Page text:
The Fool and Me

It never occurred to me that this 1974 hard-rock song from Robin Trower’s Bridge of Sighs album, co-written and sung by the late, great James Dewar, most likely had its roots in the tarot; the timing was certainly right for a veiled New Age allusion. With lyrics that seem to play off the Fool’s heedless ways, it’s difficult to see how it could have been otherwise.

Running like the wind and laugh at the crowd, the fool and me
Howl at the moon yeah out loud loud, the fool and me
And oh oh where ever we go
We keep the spirit free
Oh nobody knows
No one but the fool and me

Which brings me to the point of this post: the Fool’s Journey.  The blueprint for this allegorical voyage of self-discovery was apparently (I haven’t read Sallie Nichols’ book Jung and Tarot yet) an earlier variant of Joseph Campbell’s 1949 examination of the monomyth, “The Hero with a Thousand Faces,” and serves as one of the cornerstones of modern thinking about the cards of the Major Arcana. (For a less psychological perspective, read Cherry Gilchrist’s TdM-based book, Tarot Triumphs: Using the Marseilles Tarot Trumps for Divination and Inspiration.)

In Campbell’s words:

“A hero ventures forth from the world of common day into a region of supernatural wonder: fabulous forces are there encountered and a decisive victory is won: the hero comes back from this mysterious adventure with the power to bestow boons on his fellow man.”

Tied in with Jung’s concept of individuation, it makes perfect sense that Jung inspired Campbell’s approach, at least at a theoretical level. But I sometimes wonder how many of us have really personalized the underlying philosophical foundations of this model, or simply treat it as a rather abstract “quest” narrative with little practical divinatory value and move on. I know I haven’t given it a great deal of thought; the closest I’ve come to analyzing my understanding of its import is in the introduction to my unpublished book of tarot spreads:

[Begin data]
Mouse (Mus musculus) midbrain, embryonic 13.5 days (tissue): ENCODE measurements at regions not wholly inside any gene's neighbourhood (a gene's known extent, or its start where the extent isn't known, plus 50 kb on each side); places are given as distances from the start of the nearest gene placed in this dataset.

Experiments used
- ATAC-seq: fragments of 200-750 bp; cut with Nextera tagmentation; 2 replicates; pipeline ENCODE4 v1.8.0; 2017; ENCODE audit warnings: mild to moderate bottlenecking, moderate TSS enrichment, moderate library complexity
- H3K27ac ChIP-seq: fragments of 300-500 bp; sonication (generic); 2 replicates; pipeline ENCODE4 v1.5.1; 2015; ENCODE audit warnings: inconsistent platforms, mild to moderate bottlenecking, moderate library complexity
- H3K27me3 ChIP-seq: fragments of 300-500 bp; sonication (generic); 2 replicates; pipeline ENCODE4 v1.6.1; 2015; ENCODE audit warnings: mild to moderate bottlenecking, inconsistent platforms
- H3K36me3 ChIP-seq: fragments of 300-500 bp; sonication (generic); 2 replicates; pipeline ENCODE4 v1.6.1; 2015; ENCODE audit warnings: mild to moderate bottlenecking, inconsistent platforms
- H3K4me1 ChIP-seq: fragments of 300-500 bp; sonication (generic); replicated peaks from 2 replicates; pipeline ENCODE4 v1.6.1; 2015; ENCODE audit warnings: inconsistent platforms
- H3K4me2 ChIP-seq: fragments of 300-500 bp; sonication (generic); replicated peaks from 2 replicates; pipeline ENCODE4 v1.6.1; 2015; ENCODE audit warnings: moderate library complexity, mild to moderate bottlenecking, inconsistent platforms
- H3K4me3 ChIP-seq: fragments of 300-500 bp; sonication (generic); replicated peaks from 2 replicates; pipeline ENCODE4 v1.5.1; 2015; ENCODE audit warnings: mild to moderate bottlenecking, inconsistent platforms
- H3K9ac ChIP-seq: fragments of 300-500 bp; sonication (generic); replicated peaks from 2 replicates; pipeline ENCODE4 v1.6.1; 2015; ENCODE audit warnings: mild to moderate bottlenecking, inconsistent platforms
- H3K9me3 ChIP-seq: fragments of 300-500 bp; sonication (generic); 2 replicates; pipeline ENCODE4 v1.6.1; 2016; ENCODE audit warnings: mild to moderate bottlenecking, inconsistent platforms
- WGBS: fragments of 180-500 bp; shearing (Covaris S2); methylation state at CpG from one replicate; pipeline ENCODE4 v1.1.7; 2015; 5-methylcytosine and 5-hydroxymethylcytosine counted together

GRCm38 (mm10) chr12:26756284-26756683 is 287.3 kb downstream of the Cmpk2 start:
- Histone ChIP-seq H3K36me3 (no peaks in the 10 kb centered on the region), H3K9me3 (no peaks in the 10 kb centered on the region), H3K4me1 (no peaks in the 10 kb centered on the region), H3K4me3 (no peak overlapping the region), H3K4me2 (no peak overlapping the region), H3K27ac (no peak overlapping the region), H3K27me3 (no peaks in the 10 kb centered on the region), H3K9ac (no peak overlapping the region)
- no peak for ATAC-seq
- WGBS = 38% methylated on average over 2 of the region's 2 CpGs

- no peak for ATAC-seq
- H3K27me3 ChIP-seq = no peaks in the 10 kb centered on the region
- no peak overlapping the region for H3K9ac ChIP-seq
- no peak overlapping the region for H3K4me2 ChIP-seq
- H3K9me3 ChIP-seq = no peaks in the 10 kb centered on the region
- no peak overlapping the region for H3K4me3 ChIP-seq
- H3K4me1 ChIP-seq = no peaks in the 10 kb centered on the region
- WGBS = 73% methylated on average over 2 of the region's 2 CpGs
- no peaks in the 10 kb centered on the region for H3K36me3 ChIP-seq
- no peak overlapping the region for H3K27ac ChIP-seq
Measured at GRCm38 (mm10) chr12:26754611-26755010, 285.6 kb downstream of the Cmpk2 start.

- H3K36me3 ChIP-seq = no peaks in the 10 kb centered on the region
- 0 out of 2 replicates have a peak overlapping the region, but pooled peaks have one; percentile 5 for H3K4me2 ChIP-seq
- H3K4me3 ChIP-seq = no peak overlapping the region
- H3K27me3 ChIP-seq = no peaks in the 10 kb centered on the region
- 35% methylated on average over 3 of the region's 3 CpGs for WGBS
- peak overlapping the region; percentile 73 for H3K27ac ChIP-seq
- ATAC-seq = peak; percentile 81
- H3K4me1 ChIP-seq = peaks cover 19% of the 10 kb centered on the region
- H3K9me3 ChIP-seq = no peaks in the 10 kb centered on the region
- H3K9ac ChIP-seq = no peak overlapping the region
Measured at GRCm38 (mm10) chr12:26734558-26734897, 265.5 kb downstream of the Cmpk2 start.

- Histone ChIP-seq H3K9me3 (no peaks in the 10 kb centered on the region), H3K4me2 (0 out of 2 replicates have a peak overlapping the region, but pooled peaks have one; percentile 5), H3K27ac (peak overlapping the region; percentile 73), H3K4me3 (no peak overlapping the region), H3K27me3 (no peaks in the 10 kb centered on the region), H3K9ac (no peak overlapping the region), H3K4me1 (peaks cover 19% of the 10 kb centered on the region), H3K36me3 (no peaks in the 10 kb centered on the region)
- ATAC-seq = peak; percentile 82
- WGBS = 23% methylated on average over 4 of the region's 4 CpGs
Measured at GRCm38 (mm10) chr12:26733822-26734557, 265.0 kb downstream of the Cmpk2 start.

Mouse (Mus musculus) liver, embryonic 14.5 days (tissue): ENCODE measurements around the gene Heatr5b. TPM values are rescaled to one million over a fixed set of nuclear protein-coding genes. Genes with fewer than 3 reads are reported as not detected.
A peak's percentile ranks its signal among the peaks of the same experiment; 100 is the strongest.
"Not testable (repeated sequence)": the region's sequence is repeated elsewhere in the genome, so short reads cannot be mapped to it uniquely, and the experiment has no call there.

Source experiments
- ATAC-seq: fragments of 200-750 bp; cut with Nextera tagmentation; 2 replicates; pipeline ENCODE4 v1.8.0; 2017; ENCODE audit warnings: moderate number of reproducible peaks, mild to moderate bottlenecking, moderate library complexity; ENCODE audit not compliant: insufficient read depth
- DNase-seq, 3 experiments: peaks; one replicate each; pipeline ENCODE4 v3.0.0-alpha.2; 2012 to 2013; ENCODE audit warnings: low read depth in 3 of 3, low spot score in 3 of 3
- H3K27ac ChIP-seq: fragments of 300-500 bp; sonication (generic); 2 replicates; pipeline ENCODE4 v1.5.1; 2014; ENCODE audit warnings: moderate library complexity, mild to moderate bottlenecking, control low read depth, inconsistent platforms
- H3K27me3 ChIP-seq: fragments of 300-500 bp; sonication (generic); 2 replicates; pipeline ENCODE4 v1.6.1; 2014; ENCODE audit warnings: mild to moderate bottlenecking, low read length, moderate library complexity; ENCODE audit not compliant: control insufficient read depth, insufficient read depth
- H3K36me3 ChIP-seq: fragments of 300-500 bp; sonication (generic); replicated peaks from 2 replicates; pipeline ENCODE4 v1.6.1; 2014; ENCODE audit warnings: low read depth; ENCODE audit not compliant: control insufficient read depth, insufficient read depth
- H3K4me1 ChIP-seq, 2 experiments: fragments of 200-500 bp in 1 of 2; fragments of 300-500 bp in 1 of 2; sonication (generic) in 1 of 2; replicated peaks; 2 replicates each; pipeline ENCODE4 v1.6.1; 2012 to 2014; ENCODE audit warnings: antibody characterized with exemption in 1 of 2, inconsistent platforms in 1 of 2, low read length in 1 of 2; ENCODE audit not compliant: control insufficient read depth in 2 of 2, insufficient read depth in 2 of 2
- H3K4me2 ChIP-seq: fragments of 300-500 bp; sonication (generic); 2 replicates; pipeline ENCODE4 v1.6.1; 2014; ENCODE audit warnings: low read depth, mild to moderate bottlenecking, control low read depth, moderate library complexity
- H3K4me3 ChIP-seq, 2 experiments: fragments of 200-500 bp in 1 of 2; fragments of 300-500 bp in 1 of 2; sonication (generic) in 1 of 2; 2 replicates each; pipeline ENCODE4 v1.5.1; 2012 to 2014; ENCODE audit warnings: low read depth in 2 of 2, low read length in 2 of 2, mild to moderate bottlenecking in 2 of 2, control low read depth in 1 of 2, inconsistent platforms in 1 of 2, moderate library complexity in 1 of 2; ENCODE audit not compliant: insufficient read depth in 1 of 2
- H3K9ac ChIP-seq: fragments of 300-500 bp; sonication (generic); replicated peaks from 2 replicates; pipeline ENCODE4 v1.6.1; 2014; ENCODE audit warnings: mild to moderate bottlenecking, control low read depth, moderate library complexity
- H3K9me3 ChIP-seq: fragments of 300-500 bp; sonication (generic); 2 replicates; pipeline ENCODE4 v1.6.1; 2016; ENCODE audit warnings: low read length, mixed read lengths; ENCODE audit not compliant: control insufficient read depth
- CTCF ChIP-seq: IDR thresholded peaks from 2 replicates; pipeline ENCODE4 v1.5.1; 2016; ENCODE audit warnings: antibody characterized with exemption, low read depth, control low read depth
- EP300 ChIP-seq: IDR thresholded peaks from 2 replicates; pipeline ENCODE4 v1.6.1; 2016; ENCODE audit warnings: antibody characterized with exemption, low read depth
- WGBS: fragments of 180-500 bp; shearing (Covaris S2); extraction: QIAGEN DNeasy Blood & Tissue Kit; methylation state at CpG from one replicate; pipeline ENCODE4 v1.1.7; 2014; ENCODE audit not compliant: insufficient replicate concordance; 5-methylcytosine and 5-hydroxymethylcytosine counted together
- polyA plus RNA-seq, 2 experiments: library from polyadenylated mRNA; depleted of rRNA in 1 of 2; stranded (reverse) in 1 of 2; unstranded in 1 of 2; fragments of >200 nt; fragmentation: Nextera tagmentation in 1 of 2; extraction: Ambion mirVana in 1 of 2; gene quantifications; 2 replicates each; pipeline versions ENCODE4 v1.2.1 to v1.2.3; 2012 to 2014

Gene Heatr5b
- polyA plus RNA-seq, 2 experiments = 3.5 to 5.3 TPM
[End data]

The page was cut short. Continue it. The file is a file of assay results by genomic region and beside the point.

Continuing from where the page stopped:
“Metaphorically, the Holy Grail of the Fool is the attainment of self-awareness and, ultimately, self-mastery by dint of a symbolic odyssey that slowly transforms him from a callow neophyte into a wise and seasoned adept.”

The core of the Fool’s venture into self-realization resides in the first nine numbers, reaching its apex with the self-reliant Hermit; the Wheel of Fortune and Fortitude/Strength (or Justice in Waite’s system) are transitional cards that open the way to greater socialization, with the Hanged Man portraying a period of preparatory gestation suggestive of a butterfly in its cocoon and Death bringing on the eventual metamorphosis into something entirely new and radically different from the crawling, earthbound caterpillar. What the Fool does with this newfound existential freedom is symbolized by Temperance, with a detour into self-indulgence (the Devil) that ends with a dramatic rethinking of priorities (the purgative action of the Tower) and culminates in a more exalted cosmic focus (Star, Moon, Sun, Judgement) shorn of its egocentric bias, ultimately returning to terra firma with the World. I like Alejandro Jodorowsky’s observation that all of the cards bounded by the Wheel of Fortune and the Sun are a repetition of one of the first nine numbers (and zero) with a leading “1.” It’s where I got the fanciful notion that the Wheel of Fortune is “driven by the Magician with the Fool in the back seat.”

Although it’s typical to consider the sequence of trumps as cyclical, returning with its freight of accumulated wisdom to the Fool’s original “jumping-off place,” I can’t help but think of it as more of an ascending spiral than a circle, re-emerging on a “higher arc” for the next go-round. I even created a 23rd trump card that displays a departure from the wheel of endless repetition into the open-ended realm of Cosmic Consciousness. I was thinking of the scene from Kubrick’s 2001: A Space Odyssey where the surviving astronaut completely exits the normal space-time continuum and enters a new reality (and, truth be told, the chase scene from Mel Brooks’ Spaceballs, where Barf exclaims “They’ve gone to plaid!”) . . . and I need to stop here before I entertain the wild-eyed supposition that this newly-minted Fool needs to trade in his motley for tartan at Douglas Adams’ haberdashery. I can almost here Ronald Reagan chiding “There you go again.”

Spiral Arm Card.jpg

As a postscript, here’s something to chew on: the trump cards laid out in a spiral arrangement with the Fool appearing at the interstices in accordance with Cherry Gilchrist’s idea that he can pop up anywhere in the procession as a kind of “wild card.”

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